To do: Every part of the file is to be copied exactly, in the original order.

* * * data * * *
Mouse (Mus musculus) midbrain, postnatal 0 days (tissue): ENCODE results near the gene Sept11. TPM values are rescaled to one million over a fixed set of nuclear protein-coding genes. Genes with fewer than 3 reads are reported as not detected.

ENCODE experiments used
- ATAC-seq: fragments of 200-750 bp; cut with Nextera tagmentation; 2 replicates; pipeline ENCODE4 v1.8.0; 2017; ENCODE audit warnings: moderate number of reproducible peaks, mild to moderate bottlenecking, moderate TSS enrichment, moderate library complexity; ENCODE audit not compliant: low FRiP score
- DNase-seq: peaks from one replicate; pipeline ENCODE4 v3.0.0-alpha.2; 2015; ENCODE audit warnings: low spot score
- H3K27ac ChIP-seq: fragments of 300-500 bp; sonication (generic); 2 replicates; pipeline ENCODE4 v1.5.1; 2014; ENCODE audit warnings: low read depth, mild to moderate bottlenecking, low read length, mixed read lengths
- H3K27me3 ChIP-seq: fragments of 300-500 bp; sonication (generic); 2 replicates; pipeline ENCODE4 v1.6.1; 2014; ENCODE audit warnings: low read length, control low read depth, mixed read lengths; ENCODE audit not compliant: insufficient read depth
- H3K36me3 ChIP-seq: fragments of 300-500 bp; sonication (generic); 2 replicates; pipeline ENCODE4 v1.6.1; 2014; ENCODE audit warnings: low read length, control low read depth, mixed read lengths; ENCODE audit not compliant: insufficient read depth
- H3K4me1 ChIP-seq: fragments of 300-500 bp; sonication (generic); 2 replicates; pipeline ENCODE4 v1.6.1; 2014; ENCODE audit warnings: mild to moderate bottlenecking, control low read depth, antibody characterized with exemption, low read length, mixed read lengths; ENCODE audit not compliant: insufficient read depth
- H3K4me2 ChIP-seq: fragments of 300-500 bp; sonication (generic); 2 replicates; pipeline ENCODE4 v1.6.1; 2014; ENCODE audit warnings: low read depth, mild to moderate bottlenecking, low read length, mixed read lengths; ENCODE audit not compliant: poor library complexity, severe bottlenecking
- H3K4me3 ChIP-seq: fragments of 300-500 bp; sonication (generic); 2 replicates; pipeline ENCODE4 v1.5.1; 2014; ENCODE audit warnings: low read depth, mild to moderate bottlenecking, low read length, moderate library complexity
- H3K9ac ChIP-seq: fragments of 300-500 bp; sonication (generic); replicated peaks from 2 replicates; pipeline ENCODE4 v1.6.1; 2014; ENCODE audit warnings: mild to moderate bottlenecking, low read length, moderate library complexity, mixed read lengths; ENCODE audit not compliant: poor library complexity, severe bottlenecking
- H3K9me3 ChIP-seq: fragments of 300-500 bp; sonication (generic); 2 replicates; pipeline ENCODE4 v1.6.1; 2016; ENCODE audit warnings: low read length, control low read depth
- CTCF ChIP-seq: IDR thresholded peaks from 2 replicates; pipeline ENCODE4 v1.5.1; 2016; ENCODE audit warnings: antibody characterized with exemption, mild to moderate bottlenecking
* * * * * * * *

Mouse (Mus musculus) midbrain, postnatal 0 days (tissue): ENCODE results near the gene Sept11. TPM values are rescaled to one million over a fixed set of nuclear protein-coding genes. Genes with fewer than 3 reads are reported as not detected.

ENCODE experiments used
- ATAC-seq: fragments of 200-750 bp; cut with Nextera tagmentation; 2 replicates; pipeline ENCODE4 v1.8.0; 2017; ENCODE audit warnings: moderate number of reproducible peaks, mild to moderate bottlenecking, moderate TSS enrichment, moderate library complexity; ENCODE audit not compliant: low FRiP score
- DNase-seq: peaks from one replicate; pipeline ENCODE4 v3.0.0-alpha.2; 2015; ENCODE audit warnings: low spot score
- H3K27ac ChIP-seq: fragments of 300-500 bp; sonication (generic); 2 replicates; pipeline ENCODE4 v1.5.1; 2014; ENCODE audit warnings: low read depth, mild to moderate bottlenecking, low read length, mixed read lengths
- H3K27me3 ChIP-seq: fragments of 300-500 bp; sonication (generic); 2 replicates; pipeline ENCODE4 v1.6.1; 2014; ENCODE audit warnings: low read length, control low read depth, mixed read lengths; ENCODE audit not compliant: insufficient read depth
- H3K36me3 ChIP-seq: fragments of 300-500 bp; sonication (generic); 2 replicates; pipeline ENCODE4 v1.6.1; 2014; ENCODE audit warnings: low read length, control low read depth, mixed read lengths; ENCODE audit not compliant: insufficient read depth
- H3K4me1 ChIP-seq: fragments of 300-500 bp; sonication (generic); 2 replicates; pipeline ENCODE4 v1.6.1; 2014; ENCODE audit warnings: mild to moderate bottlenecking, control low read depth, antibody characterized with exemption, low read length, mixed read lengths; ENCODE audit not compliant: insufficient read depth
- H3K4me2 ChIP-seq: fragments of 300-500 bp; sonication (generic); 2 replicates; pipeline ENCODE4 v1.6.1; 2014; ENCODE audit warnings: low read depth, mild to moderate bottlenecking, low read length, mixed read lengths; ENCODE audit not compliant: poor library complexity, severe bottlenecking
- H3K4me3 ChIP-seq: fragments of 300-500 bp; sonication (generic); 2 replicates; pipeline ENCODE4 v1.5.1; 2014; ENCODE audit warnings: low read depth, mild to moderate bottlenecking, low read length, moderate library complexity
- H3K9ac ChIP-seq: fragments of 300-500 bp; sonication (generic); replicated peaks from 2 replicates; pipeline ENCODE4 v1.6.1; 2014; ENCODE audit warnings: mild to moderate bottlenecking, low read length, moderate library complexity, mixed read lengths; ENCODE audit not compliant: poor library complexity, severe bottlenecking
- H3K9me3 ChIP-seq: fragments of 300-500 bp; sonication (generic); 2 replicates; pipeline ENCODE4 v1.6.1; 2016; ENCODE audit warnings: low read length, control low read depth
- CTCF ChIP-seq: IDR thresholded peaks from 2 replicates; pipeline ENCODE4 v1.5.1; 2016; ENCODE audit warnings: antibody characterized with exemption, mild to moderate bottlenecking